Beliefnet
Michael YoussefIt is no secret that if one U.S. political party is labeled as "evangelical Christian," it is the Republican Party.

Born-again Christians were a significant factor in President Bush’s re-election, the Barna Group reported after the 2004 election. Last year, Democratic National Committee Chairman Howard Dean said that the GOP is "pretty much a white, Christian party." And in its "Republican Party" entry, the online encyclopedia Wikipedia states that Judeo-Christian voters who are more religiously active "identify more with the Republican Party, while secular and less religiously active citizens identify more with the Democratic Party.”

Go figure.

Call it a demographic. A stereotype. A label. Call it what you will—but keep in mind that while a lot of stereotypes are stereotypes for a reason, labels can be very misleading.

One of those often-misleading labels is the term "evangelical." Many erroneously call themselves evangelicals—yet they empirically deny the very essence of the term.

Let me explain. The term "evangelical" was assumed by those who believed that salvation is only possible through faith in the Gospel of Jesus Christ. Somehow, through the years, the term has lost its potency, and many who would not subscribe to its true meaning now wrap themselves with its flag.

True evangelicals believe that Jesus is the only way to salvation and heaven and that the Bible’s two covenants—old and new—are God’s self-revelation. Tragically, to many in our culture and in the popular media, the term "evangelical" conjures up the image of angry people who are anti-abortion, anti-homosexuality, and anti-sexual promiscuity.

First and foremost, true evangelicals are not anti-anything. They are pro-life because God’s Word—which, again, we take to be His self-revelation—clearly states that a baby in the womb is knitted and weaved by God. The Psalmist writes: "For you created my inmost being; you knit me together in my mother’s womb....When I was woven together...your eyes saw my unformed body" (Psalm 139:13, 15-16, NIV). And in Jeremiah we read, "Before I formed you in the womb I knew you" (Jeremiah 1:5, NIV).

True evangelicals are pro-heterosexual marriage. God created man and woman to be anatomically compatible; therefore, any other sexual practice is a perversion of His creation. True evangelicals are pro-family because a family defined as a husband, a wife, and children is God’s idea. In Genesis, we read that “a man will leave his father and mother and be united to his wife, and they will become one flesh” (2:24, NIV). Anything that tampers with that idea collides with God’s excellent plan for human happiness.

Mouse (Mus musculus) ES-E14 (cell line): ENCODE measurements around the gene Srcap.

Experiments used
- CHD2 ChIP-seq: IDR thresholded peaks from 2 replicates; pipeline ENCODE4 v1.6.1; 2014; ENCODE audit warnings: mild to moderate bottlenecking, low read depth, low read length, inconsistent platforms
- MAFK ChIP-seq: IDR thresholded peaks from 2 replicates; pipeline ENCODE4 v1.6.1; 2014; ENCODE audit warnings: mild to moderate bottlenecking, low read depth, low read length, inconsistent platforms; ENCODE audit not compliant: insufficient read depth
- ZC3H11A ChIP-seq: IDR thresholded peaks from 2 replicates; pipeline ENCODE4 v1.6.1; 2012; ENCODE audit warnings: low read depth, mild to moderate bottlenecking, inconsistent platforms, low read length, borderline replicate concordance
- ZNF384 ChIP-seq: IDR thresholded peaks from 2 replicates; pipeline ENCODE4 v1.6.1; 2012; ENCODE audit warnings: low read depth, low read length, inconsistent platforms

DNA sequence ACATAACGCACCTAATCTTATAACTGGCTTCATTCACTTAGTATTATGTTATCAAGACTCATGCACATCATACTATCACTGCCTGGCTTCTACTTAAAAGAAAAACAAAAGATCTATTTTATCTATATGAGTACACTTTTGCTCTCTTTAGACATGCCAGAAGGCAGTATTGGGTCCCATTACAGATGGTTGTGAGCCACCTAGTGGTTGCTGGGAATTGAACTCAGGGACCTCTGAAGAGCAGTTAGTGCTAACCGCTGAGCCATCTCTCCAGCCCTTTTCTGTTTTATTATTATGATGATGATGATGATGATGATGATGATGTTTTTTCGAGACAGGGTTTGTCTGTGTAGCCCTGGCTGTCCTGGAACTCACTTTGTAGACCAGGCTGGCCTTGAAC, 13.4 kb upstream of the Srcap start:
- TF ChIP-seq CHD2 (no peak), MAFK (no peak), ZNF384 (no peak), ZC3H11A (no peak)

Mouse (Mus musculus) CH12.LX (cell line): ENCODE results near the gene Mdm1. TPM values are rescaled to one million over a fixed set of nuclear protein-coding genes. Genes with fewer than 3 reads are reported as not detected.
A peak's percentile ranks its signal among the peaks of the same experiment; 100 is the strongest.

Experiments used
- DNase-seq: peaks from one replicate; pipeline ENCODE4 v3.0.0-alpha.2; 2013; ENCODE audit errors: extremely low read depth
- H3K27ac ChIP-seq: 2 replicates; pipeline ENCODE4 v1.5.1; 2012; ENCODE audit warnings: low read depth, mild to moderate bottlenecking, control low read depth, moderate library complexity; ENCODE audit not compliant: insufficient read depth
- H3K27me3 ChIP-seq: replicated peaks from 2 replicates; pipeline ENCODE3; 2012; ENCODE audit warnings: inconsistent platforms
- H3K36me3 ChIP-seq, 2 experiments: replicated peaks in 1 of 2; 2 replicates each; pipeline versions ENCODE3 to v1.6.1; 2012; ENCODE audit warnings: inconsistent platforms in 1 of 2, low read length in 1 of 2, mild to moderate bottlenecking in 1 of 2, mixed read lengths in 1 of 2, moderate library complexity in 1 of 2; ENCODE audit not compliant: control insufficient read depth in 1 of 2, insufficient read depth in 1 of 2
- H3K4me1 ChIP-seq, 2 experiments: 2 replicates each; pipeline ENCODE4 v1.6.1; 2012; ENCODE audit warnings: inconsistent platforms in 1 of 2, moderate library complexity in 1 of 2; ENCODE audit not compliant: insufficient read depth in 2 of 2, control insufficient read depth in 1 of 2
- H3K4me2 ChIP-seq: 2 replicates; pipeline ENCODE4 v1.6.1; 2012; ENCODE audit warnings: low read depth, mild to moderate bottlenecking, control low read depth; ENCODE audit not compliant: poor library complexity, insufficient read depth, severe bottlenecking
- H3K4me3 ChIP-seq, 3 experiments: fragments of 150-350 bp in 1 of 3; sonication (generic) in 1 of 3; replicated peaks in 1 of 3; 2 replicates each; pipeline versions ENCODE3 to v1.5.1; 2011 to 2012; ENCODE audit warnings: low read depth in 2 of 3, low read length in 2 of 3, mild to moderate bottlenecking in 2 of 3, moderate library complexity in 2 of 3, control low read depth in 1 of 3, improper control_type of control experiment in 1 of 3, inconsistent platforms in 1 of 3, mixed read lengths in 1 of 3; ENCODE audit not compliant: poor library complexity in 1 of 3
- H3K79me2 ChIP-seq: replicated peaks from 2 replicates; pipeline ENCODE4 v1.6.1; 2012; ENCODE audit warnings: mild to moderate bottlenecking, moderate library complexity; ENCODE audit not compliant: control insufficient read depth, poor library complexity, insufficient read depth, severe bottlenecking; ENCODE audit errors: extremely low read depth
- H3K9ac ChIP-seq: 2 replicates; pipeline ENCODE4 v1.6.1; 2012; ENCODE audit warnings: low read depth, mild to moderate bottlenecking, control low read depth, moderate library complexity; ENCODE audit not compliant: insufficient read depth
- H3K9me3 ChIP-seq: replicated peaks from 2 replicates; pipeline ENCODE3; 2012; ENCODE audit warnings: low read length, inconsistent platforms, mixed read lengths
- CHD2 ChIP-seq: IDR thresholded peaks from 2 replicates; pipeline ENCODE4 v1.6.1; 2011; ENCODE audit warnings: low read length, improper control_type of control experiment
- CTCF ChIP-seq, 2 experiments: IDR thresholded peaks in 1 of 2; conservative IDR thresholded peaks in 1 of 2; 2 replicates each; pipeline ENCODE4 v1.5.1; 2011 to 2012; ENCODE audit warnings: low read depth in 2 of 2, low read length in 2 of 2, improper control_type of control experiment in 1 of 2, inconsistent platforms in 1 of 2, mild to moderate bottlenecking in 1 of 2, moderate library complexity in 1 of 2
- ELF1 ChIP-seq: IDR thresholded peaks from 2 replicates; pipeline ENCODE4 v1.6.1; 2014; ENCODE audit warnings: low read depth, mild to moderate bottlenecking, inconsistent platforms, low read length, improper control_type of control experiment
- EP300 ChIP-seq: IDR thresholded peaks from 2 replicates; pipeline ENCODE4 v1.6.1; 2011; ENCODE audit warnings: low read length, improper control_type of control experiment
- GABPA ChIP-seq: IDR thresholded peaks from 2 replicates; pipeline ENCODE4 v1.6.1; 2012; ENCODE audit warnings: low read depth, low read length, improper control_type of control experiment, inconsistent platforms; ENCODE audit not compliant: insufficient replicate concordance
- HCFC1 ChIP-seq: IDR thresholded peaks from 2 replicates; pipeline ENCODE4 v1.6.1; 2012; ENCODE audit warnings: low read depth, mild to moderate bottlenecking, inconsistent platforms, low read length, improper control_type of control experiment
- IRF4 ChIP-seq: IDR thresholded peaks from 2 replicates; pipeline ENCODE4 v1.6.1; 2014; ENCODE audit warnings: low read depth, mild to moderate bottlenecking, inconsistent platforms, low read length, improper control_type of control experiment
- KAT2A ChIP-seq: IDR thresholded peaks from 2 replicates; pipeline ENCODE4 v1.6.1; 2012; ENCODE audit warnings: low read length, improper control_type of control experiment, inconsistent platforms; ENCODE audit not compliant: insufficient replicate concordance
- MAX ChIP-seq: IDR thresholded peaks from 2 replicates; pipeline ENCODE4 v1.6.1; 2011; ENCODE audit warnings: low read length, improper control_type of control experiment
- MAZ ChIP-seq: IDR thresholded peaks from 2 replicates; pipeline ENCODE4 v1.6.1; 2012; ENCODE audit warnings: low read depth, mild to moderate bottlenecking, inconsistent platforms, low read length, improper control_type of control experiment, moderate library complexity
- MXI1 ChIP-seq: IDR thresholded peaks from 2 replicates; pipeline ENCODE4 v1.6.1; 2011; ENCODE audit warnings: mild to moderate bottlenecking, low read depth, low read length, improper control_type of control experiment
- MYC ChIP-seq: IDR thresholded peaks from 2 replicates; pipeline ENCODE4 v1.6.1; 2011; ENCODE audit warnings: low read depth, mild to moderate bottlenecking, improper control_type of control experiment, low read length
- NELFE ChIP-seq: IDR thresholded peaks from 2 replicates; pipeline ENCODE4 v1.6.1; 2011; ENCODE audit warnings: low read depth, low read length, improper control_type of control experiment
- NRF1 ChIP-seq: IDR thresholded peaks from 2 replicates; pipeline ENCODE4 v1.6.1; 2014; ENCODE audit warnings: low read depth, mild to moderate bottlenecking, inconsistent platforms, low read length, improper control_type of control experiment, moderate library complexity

So why would true evangelicals and—I dare say—committed Catholics vote more for the GOP than the Democratic Party?

The answer lies with the platforms of both parties.

Since the Reagan administration, the GOP platform has been unabashedly pro-life, pro-family and pro-heterosexual marriage. The Democratic Party platform, on the other hand, has been either out-and-out permissive on these issues or, in some cases, silent on them. It is amusing to see, after the 2004 election, some Democrats asking themselves, “How can we reach the red states?” Some humorously have suggested that their leaders need to enroll in evangelical Bible colleges. But leopards do not and cannot change their spots—even if they try to color their language.

Still, there is a prevailing question. Why would evangelicals back the GOP not only on these domestic social concerns, but also on issues such as the war in Iraq?

Governments—whether or not they acknowledge it—serve God’s ultimate plan. In addition to defending and protecting its citizens, a government must punish evil—such as the evil seen in a pre-war Iraq.

Also, many evangelicals stand shoulder to shoulder with President Bush on the war in Iraq because they are ardent supporters of the State of Israel. A prevailing thought before the war was that Israel—whose very existence is viewed as the fulfillment of some biblical prophecies—was considered to be a primary target of Iraq. To some evangelicals, the survival of the State of Israel is just as important as the survival of the United States.

On all these issues, the Republican Party is more in line with evangelical concerns. But as Christians, we must be careful. Churches cannot promote partisan politics from the pulpit and keep their tax-exempt status. More importantly, we cannot judge a person’s salvation and faith in Christ—or lack thereof—based on his ballot. 

Furthermore, as Christians, we must respect and pray for our country’s leadership—no matter what party is in office, no matter what kind of ticket we carry, no matter what color state we call home.

As a true non-partisan, I can categorically declare that God is neither a Republican nor a Democrat. When Christians cast their votes, the questions we should be asking are: Who is on God’s side? Which candidate seeks to honor God’s ideals for human fulfillment? And what candidate is committed to carrying the implication of God’s very foundation for a blessed society?

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